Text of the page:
Katy Balls

Farage’s anti-lockdown party spells trouble for Tories

Farage's anti-lockdown party spells trouble for Tories
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As the Tory rebellion over the government's lockdown plan grows, Nigel Farage has entered the fray. The former Ukip leader is to relaunch the Brexit Party as a new force in the coronavirus debate. The outfit will be renamed Reform UK and promises to provide a counter-voice to the two main parties' support for lockdown as a way of tackling coronavirus. Farage's party will instead argue for a policy of 'focused protection' from coronavirus for the vulnerable. 

The news of Farage's plans has been met with surprise — and even laughter — in some quarters. Several Tory MPs have been quick to dismiss it as Farage needing a hobby on the basis that his ally Donald Trump could be out of the White House soon. However, while the Brexit Party failed to win any seats in the 2019 election, Farage new project ought to be taken seriously. While Farage's parties and campaigns have rarely resulted in seats in parliament, they have repeatedly changed the terms of the political debate. Beyond securing the EU referendum in the first place, Farage's Brexit Party was instrumental in pushing Theresa May and her successor away from a softer Brexit position.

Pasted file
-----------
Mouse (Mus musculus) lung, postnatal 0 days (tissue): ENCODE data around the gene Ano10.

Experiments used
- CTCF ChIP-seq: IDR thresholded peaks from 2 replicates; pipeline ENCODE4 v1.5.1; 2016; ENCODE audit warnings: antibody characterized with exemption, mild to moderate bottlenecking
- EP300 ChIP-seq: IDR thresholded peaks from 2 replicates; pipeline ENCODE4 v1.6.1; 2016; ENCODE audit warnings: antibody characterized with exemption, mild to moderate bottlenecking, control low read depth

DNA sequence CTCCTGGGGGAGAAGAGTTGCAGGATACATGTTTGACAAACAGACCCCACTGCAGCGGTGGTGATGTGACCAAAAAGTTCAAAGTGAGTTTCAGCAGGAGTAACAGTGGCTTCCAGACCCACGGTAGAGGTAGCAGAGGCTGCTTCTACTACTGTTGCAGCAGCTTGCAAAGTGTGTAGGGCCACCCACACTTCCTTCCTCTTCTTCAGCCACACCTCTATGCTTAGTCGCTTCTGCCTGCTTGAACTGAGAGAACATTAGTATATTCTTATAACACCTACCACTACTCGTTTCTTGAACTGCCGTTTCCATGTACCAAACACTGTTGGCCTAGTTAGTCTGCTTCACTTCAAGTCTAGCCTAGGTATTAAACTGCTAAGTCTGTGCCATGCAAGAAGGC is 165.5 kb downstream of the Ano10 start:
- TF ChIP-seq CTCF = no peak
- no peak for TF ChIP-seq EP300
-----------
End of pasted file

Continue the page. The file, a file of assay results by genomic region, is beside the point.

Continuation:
So, what will the Reform UK party mean for Westminster politics? Expect to see its effects in two places before too long. First, Wednesday's vote on lockdown. With Labour backing Johnson's plan, the government is expected to win this comfortably. However, there will be a Tory rebellion — with MPs including Graham Brady and Esther McVey planning to vote against the government. The prospect of a rival party adopting a harder line against lockdowns could lead wavering MPs to decide to warn the government against further restrictions by opposing the vote. It will also lead many of these MPs to push Downing Street for relaxations on restrictions — warning voters could move their support if they don't.

Second, the Tories and Labour have been pretty neck in neck in the polls of late, with the Conservative party often having a small lead. While polling suggests the public still backs strict lockdown measures, a significant portion of Tory voters now oppose lockdown. Farage has the potential to split the Conservative vote — giving Labour a lead as a result.

Written byKaty Balls

Katy Balls is The Spectator's deputy political editor.

Topics in this articlePolitics